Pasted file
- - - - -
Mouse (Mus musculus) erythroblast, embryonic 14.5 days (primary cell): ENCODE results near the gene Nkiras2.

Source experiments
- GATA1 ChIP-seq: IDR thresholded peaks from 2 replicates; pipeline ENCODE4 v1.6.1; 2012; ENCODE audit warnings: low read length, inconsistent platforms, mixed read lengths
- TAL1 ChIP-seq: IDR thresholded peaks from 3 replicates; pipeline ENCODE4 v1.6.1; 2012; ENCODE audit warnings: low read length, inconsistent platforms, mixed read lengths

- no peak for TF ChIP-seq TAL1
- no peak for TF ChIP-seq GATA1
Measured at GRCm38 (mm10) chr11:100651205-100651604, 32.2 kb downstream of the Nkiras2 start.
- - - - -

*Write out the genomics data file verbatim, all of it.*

Mouse (Mus musculus) erythroblast, embryonic 14.5 days (primary cell): ENCODE results near the gene Nkiras2.

Source experiments
- GATA1 ChIP-seq: IDR thresholded peaks from 2 replicates; pipeline ENCODE4 v1.6.1; 2012; ENCODE audit warnings: low read length, inconsistent platforms, mixed read lengths
- TAL1 ChIP-seq: IDR thresholded peaks from 3 replicates; pipeline ENCODE4 v1.6.1; 2012; ENCODE audit warnings: low read length, inconsistent platforms, mixed read lengths

- no peak for TF ChIP-seq TAL1
- no peak for TF ChIP-seq GATA1
Measured at GRCm38 (mm10) chr11:100651205-100651604, 32.2 kb downstream of the Nkiras2 start.